Wired contributor Douglas van der Molen is one of those guys who was into design before it was cool. He'll tell you as much. In one of of his blog posts, the former Google employee talks about how he and many others were interested in the discipline long before the now-famous Silicon Valley companies like Apple and Google made good design one of their top priorities.
As such, he has an interest in avoiding trendier design tips and sticking with some basic advice. And that's exactly what he does.
At Sozo Design, we work with innovators to solve problems and create unique experiences for their customers. Many could benefit from the four points that van der Molen makes:
- Always look to improve. No designer will ever create the perfect product, and those who try may find themselves paralyzed by the pressure. But every designer should strive to make their product a little bit better.
- "Embrace empathy." It's easy to make a product that satisfies everything you have ever wanted. But what about the consumer? Do you know enough about their desires to create something that they will want to buy? If you can't answer that question now, don't proceed any further until you can.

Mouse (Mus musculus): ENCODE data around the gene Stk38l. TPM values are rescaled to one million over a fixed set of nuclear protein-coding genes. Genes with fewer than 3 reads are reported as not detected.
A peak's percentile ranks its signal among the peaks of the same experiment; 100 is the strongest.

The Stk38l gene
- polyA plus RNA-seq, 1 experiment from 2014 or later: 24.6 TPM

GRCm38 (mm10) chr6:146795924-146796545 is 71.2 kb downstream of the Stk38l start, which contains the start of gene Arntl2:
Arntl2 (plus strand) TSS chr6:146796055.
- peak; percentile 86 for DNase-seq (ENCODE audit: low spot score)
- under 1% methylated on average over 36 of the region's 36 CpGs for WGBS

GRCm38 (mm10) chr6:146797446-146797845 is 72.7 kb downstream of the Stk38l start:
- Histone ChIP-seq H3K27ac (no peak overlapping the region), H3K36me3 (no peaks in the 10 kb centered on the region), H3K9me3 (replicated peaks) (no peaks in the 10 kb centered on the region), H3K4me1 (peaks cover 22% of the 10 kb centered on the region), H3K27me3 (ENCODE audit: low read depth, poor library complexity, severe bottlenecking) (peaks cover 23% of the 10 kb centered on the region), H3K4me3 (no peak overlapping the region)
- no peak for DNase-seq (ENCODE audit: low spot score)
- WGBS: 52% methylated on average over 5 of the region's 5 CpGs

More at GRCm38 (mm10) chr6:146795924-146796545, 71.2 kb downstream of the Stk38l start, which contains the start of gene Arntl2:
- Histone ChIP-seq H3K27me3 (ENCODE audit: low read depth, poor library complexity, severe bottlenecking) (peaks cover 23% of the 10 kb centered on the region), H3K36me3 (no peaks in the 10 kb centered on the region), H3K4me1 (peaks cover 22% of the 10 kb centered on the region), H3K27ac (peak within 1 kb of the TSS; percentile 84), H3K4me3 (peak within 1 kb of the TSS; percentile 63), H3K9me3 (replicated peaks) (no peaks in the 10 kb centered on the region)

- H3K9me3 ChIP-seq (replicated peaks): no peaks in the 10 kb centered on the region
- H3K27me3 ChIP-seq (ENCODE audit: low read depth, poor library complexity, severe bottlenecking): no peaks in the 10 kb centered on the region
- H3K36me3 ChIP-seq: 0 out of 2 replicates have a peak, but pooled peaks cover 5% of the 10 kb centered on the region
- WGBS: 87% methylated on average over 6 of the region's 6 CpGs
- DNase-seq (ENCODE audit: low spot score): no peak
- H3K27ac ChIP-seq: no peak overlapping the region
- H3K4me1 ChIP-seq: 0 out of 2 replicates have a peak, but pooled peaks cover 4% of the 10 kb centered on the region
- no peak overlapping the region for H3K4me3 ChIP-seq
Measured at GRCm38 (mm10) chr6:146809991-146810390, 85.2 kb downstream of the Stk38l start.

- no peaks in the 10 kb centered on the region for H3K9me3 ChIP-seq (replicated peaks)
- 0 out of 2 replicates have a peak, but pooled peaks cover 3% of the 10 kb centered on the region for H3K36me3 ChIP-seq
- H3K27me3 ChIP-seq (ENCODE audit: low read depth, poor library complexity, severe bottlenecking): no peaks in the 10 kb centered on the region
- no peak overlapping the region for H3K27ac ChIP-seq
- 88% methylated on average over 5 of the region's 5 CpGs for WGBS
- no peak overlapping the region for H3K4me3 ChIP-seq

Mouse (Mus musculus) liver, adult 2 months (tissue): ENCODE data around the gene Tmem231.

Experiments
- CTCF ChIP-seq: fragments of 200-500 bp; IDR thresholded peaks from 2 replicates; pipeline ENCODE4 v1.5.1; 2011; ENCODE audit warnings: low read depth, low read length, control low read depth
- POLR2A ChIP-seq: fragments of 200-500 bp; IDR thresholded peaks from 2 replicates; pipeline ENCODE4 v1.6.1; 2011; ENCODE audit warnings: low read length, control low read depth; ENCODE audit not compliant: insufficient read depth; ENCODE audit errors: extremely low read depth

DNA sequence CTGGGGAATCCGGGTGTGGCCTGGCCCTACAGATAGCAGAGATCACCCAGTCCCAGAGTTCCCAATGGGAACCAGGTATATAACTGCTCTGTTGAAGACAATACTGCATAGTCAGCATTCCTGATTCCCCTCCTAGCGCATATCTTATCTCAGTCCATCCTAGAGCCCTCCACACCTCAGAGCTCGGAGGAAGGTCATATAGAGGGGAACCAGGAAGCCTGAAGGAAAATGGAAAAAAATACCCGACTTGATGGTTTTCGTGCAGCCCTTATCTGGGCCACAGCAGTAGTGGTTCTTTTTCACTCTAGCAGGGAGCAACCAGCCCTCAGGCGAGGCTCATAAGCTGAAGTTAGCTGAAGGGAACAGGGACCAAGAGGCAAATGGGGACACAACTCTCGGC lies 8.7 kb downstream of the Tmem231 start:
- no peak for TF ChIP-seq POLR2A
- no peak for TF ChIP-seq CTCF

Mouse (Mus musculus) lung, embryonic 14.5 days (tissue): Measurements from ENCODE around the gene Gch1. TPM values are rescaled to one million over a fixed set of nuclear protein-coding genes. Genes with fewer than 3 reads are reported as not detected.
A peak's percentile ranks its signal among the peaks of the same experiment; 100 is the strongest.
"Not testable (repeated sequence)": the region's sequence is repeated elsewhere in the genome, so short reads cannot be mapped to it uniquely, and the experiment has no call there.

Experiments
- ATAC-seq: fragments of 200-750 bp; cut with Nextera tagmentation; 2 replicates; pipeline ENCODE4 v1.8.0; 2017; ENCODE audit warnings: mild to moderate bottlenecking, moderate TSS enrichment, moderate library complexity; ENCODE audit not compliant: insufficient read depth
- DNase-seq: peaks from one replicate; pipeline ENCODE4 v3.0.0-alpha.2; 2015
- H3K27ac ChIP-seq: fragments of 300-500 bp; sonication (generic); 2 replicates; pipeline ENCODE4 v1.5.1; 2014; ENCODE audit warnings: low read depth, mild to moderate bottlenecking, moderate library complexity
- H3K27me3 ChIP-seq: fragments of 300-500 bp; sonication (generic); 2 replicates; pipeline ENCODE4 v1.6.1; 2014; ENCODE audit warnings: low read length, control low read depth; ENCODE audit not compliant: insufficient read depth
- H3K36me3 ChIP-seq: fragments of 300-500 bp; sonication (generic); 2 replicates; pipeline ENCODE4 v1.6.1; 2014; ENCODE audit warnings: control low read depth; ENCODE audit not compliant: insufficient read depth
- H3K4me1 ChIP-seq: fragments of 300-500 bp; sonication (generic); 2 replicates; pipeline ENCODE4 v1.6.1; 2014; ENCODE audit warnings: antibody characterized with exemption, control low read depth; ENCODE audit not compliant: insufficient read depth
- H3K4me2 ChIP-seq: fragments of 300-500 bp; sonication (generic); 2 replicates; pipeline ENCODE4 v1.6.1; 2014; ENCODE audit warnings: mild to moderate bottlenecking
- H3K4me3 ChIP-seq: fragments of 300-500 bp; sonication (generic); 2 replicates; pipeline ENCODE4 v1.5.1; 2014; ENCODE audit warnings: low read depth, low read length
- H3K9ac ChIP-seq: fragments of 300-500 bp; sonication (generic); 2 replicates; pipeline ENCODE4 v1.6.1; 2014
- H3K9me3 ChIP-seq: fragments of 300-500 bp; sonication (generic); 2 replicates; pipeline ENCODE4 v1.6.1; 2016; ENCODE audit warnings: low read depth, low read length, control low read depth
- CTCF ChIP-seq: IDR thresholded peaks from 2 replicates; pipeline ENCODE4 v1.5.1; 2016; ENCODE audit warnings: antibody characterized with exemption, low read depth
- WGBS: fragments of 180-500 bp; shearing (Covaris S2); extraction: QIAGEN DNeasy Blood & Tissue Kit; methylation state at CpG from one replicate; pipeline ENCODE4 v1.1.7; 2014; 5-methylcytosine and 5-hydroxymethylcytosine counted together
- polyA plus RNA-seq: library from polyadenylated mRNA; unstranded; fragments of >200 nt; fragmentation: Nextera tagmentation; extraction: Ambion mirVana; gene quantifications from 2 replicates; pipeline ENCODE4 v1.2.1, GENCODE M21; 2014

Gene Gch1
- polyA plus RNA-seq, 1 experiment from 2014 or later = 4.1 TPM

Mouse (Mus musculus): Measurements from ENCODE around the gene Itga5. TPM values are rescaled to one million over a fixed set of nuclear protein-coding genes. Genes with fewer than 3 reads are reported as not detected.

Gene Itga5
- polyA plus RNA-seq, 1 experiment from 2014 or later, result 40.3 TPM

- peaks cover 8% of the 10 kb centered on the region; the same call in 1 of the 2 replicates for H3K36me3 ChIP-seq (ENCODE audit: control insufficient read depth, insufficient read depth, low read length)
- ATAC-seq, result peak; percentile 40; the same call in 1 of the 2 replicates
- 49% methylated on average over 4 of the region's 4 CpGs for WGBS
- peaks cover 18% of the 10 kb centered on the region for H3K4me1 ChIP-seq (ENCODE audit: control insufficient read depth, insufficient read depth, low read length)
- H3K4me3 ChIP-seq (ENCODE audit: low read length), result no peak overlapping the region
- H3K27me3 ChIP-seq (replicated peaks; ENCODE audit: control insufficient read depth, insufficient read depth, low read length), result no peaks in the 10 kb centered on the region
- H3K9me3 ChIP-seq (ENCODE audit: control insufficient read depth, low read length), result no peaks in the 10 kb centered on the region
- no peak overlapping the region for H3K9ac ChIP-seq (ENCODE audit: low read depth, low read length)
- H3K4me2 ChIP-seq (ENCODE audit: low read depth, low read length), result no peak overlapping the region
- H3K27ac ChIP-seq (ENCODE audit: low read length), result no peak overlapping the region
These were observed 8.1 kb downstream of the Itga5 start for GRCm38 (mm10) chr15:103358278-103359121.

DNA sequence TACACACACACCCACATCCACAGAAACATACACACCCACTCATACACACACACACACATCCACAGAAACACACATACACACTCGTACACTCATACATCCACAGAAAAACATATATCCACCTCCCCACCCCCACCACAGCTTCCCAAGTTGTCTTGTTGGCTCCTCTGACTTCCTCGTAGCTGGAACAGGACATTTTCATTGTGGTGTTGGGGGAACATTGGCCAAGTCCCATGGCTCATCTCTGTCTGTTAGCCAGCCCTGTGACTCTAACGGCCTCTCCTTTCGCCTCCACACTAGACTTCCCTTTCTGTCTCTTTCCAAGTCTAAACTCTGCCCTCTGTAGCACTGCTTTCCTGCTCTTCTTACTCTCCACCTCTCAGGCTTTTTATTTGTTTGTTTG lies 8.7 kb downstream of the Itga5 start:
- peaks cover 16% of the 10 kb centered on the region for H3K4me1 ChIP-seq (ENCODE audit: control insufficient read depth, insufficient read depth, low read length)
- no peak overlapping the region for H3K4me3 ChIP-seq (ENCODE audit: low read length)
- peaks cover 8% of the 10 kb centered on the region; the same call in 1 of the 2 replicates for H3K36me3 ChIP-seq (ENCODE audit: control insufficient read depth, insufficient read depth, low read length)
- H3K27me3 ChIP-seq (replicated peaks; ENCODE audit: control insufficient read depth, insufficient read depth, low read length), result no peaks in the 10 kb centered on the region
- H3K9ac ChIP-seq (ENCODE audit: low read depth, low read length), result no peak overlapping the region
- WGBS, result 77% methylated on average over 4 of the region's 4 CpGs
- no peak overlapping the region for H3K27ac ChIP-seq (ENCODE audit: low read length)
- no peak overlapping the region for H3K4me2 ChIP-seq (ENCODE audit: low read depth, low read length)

- Anyone can design. Don't let your start-up divide itself between the designers and everyone else. Anyone can pitch a good idea. In fact, it often helps to gather opinions from those who have not been thinking about the same basic principals for the past several months.
- Above all, prioritize beauty. Van der Molan's example is that of the classic thermostat. Though many electronic models have come and gone, consumers still seem to prefer the simple circular model that have been featured in homes for decades. He credits companies like Nest for taking that design, adding some polish, and creating truly beautiful products that people will instinctively know how to use.